Reprinted from yesterday's late editions
Congress returned from Easter recess Monday and, by happenstance, pure of impure, the Kennedy Center, which strives to keep on its good side, was merrily legislature-baiting. "Iolanthe," in which Gilbert and Sullivan mock the Mother of Parliaments, was the opening bill of Britain's D'Oyly Carte Company for an unprecedented month at the Opera House.
With the wit of Gilbert and the sparkle of Sullivan, this is the one about the Queen of the Fairies whom the Lord Chancellor, Britain's chief justice, instructs on how to twist the law to the advantage of her constitutency.
Bruno Santini's new design for the original company's 96th year with "Iolanthe" is predominantly black and silver, and while the lighting might be brighter, it is a pleasing spectacle and serves the famed Entrance of the Peers in their multi-colored velvet robes dashingly.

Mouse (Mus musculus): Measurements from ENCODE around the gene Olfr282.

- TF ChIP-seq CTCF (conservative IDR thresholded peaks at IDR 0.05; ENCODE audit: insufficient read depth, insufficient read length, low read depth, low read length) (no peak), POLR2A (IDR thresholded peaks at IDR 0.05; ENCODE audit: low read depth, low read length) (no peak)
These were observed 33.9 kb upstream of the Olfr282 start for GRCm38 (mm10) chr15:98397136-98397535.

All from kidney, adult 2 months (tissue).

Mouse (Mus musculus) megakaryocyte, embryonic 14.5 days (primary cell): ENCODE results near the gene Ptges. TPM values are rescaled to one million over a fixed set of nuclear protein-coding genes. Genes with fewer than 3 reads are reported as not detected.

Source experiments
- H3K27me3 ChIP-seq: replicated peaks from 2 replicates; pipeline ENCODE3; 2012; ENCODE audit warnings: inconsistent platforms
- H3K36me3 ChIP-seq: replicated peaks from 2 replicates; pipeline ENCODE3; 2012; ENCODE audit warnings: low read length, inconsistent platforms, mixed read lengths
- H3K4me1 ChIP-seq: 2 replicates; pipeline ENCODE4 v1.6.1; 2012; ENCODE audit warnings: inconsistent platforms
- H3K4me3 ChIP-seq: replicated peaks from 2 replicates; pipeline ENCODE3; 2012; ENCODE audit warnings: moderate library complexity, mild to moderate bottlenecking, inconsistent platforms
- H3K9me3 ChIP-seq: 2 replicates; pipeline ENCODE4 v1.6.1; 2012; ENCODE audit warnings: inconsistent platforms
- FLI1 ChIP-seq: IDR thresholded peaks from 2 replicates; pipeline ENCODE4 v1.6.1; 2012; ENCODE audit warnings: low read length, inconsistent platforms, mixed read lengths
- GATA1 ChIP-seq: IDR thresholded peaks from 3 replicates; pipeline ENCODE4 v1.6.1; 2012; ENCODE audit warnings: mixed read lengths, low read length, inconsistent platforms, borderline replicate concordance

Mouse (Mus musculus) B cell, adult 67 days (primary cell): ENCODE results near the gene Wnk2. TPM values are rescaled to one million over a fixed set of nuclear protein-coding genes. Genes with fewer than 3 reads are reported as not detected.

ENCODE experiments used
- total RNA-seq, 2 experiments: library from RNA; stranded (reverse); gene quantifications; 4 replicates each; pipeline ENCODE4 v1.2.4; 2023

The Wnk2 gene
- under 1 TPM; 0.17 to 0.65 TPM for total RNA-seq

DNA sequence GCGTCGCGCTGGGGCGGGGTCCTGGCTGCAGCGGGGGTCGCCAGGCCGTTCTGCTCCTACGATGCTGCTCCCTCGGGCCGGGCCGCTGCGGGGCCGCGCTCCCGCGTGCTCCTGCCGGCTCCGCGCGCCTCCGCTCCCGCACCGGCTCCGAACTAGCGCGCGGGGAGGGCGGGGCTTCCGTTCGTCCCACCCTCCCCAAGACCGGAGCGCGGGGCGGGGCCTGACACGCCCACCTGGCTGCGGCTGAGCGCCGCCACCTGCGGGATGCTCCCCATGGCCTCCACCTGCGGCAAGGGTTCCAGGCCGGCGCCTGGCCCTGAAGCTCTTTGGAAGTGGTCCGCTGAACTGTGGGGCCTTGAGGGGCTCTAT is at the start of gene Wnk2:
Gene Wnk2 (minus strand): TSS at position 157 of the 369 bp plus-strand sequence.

Martin Feinstein, the Center's executive director, has been involved with importing the D'Oyly Carte group for 30 years and, judging by the age range and size of the audience, he has not lost his touch. For the month there is more than $500,000 in advance ticker sales and it's cheerful to find that "Iolanthe" will have eight performances and "Princess Ida," rarely done, will have three. "The Mikado," "The Pirates of Penzance" and "H. M. S. Pinafore" will dominate.
Though D'Oyly Carte boasts of having no stars, John Reed has now earned that rank. A superlative and happily restrained comedian, his Lord Chancellor is a gem of characterization. John Ayldon, as Mountararat, and Kenneth Sandford, as Pvt. Willis, are other leaders in the impeccable diction department, and one trusts the chorus, not always crystal-clear, will note their skills. "Iolanthe" repeats through Thursday.